The transcript of the guilty plea hearing shows that on January 8, 2020, Taylor entered a negotiated plea to the charges. The colloquy between Taylor and the trial court prior to entry of the plea shows that Taylor acknowledged that he understood the charges against him and the rights he was waiving by entering a guilty plea, including the right to a jury trial, the presumption of innocence, the right to require the State to prove guilt beyond a reasonable doubt, the right to subpoena and confront witnesses, the right to testify and present evidence on his own behalf, and the right to the assistance of counsel during trial. In addition, Taylor confirmed that he had discussed his legal rights with his attorney before signing the waiver of rights form, he understood the charges to which he was pleading guilty, he had discussed the maximum and minimum sentences with his attorney, no one had promised a benefit or threatened or coerced him into entering the plea, and he was entering the plea voluntarily. After the trial court accepted the plea, Taylor told the trial court that he “didn't do it intentionally, it just kind of happened. And I want them to know that I'm really sorry and I'm just really, really, sorry.”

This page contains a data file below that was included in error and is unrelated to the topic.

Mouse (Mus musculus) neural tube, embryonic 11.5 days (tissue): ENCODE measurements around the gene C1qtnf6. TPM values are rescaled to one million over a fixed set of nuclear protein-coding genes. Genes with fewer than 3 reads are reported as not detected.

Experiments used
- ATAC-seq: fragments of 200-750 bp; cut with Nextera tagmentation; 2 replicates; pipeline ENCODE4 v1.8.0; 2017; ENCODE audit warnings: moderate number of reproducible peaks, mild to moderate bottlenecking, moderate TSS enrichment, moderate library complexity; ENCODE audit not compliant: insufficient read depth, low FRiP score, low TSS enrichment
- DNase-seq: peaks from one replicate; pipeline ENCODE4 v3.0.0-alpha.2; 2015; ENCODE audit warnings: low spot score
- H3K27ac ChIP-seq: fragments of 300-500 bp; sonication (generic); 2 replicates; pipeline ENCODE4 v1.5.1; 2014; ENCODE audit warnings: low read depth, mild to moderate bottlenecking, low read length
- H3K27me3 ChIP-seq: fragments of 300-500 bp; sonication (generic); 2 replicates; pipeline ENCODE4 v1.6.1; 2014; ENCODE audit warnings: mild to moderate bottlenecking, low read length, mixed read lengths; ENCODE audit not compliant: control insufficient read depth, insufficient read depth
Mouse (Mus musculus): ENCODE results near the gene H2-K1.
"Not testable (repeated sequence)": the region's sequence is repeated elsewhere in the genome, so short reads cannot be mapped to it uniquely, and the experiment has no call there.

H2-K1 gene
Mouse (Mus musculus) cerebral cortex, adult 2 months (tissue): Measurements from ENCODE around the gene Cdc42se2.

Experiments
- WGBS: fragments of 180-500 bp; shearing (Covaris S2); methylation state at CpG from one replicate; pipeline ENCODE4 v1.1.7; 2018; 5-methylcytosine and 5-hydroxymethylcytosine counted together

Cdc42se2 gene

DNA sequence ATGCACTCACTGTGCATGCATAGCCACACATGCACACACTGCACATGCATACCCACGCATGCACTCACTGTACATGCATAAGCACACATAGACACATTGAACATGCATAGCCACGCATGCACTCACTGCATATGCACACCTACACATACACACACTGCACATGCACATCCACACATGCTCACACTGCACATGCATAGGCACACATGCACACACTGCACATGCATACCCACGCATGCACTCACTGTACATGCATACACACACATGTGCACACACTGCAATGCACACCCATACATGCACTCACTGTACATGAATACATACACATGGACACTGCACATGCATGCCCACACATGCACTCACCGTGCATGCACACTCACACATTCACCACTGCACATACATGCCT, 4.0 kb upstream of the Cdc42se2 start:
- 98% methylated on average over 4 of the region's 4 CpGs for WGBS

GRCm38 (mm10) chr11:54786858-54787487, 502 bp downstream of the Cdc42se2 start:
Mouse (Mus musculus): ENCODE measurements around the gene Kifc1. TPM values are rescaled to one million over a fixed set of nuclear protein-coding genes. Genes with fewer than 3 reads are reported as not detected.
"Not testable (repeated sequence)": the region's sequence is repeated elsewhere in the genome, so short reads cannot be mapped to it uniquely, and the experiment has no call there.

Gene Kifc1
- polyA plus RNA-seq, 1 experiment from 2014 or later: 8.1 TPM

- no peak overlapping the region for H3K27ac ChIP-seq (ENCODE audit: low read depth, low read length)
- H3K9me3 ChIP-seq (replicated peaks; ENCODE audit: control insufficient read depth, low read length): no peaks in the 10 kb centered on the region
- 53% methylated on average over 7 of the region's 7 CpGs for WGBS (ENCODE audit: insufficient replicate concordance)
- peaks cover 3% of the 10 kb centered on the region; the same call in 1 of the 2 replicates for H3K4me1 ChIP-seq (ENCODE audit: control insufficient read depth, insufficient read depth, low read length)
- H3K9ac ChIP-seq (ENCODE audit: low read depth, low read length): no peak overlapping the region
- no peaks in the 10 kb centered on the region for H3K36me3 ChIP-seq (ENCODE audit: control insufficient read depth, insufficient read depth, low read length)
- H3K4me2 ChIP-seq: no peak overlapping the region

Taylor filed a motion to withdraw his guilty plea, which he later amended. Taylor alleged that his guilty plea was not knowingly, freely, or voluntarily entered because his incarceration prior to the entry of his plea — which was primarily spent in isolation and protective custody in the Jackson County jail — amounted to undue coercion. Following a hearing, the trial court denied the motion, concluding that Taylor's plea was entered knowingly and voluntarily, and that there was insufficient evidence that it was the product of coercion. Taylor appeals, raising the same argument in his sole enumeration of error.